Olotoa v. National Pacific Ins. Co.,

MANUMA, and LEAO'A V. MANUMA, Plaintiffs,



High Court of American Samoa
Trial Division

CA No. 61-81

August 15, 1983


In appropriate circumstances. an insurer may be liable in tort for a negligent failure to act on an application for insurance.

MURPHY, Associate Justice.

The above entitled matter came on Wednesday, August 3, 1983 before the undersigned court. The parties stipulated that the trial be bifurcated and the issue of liability be determined first. The matter was fully submitted and taken under advisement on August 4, 1983. The court makes the following findings and conclusions:


Defendant National Pacific Insurance Company (hereinafter N.P.I.) is an insurance corporation licensed to do business in the Territory of American Samoa. James McQuire has been its employee since 1977 and at all times herein relevant was its local manager. Plaintiffs own and operate various business enterprises in the Territory, including but not limited to a night club, called the Tepatasi. Adjacent to the night club was a 3 story building (hereinafter, the building) which on or about August 1, 1981 was completely destroyed by fire. That loss is the subject matter of this lawsuit.


The negligence theory proffered by Plaintiff has not been universally accepted by the courts. There appears to be an almost even division of authority. See Annot., 32 ALR 2d 487 (1953 and Supp. 1982). The emerging and better view, however,.allows recovery based on negligence in appropriate cases. Under the common law, tort recovery is predicated upon damages proximately caused by the breach of a legal duty. There is no rational reason why an insurer should be insulated from liability for an injury [1ASR2d112] resulting from its failure to exercise due care. We hold that an insurer maybe liable in American Samoa for a negligent delay in acting upon an application for insurance.

"The 'negligent delay' theory, generally stated, is that an insurance company is under a duty to act upon an application for insurance within a reasonable period of time, and a violation of this duty,with resultant damages, subjects the company to liability for negligence." Continental Life & Acc. Co. v. Songer, 603 P.2d 921, 929 (Ariz. App. 1979). The threshold issue thus confronting this Court is whether Defendant N.P.I. was negligent. We note, in passing, that many cases allowing recovery rely upon retention of a premium and a failure to indicate that no coverage exists. No premium was paid in this case and Plaintiff was aware that no coverage existed. However, these factors are not dispositive. An insurer may be otherwise negligent. E.g. Telford v. Binghan County F. M. Ins. Co., 16 P.2d 983 (Idaho19__).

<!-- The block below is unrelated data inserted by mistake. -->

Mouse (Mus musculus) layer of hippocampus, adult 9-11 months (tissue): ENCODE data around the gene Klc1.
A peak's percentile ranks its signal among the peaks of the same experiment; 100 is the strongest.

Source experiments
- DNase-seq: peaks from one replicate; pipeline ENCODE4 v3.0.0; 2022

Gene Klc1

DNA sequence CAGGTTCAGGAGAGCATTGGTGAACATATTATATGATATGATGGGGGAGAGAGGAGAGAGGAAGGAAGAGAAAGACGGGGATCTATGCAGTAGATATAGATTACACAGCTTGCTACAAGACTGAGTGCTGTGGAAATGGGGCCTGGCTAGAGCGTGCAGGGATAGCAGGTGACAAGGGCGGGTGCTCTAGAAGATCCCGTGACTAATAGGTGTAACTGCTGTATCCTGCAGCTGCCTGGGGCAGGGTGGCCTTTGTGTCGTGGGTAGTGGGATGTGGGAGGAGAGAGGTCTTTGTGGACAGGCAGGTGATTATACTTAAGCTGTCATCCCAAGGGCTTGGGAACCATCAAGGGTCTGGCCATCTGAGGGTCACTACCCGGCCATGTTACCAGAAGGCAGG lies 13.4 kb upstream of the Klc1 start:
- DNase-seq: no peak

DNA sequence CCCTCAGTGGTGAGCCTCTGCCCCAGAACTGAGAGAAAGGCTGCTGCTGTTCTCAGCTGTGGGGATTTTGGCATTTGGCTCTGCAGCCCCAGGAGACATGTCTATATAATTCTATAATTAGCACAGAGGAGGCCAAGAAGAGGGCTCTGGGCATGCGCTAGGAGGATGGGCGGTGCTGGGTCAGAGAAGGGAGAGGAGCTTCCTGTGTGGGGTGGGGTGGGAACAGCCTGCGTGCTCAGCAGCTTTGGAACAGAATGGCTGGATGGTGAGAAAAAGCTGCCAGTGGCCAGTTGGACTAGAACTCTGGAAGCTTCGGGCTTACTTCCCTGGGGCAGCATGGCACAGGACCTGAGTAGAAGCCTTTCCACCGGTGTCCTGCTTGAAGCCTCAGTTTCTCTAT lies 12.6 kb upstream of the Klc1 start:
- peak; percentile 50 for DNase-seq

Plaintiff's trial memorandum states that Coffey v. Polimeni, 188 F.2d 539 (9th Cir . 1951), is "remarkably similar" to the case at bar. The cornerstone of negligence in Coffey was that, for some time, the insurer (actually Coffey was an independent agent, not an insurer) had in its possession all the information it required to accept or reject the insurance application. As regards the case presently in issue, however, Defendant N.P.I. had at all times maintained that the desired insurance could not be negotiated until an appraisal was submitted. As such Alt v. American Income Life Insurance Co., 337 F.2d 472 (1964), is more persuasive.

In Alt, the decedent's application for life insurance was held in abeyance until such time as a medical evaluation was furnished the insurer. Because a medical examination was never obtained, the time for acting upon the application had not begun to toll. The application was not complete, and the "negligent delay" doctrine never became justiciable.

The facts here are similar to those in Alt. The evidence adduced at trial establishes that Plaintiff was aware the there was no coverage on the building and that an appraisal was required before a policy could be negotiated. Plaintiffs' assertion that the appraiser was an agent of Defendant N.P.I. was not supported by the evidence. It is clear that he was an independent contractor. Neither does the evidence establish that Defendant would not accept the appraisal of any other person. It establishes instead that N.P.I. would accept only the evaluation of a competent appraiser, of which there is only one in all of Samoa. That Plaintiff diligently attempted to obtain the information does not create an insurance contract. Life itself entails considerable risks and being insured against them is a matter of agreement rather than right. A policy was not issued. A premium was not paid. Plaintiff knew the building was not insured. Defendant did nothing to mislead Plaintiff and Plaintiff was not mislead. The fire was unfortunate, even tragic. But what could Defendant have done? Must an insurance company issue a policy of insurance whenever and in whatever amount a client demands?

We conclude that Defendant was not negligent in failing to insure Plaintiff's property.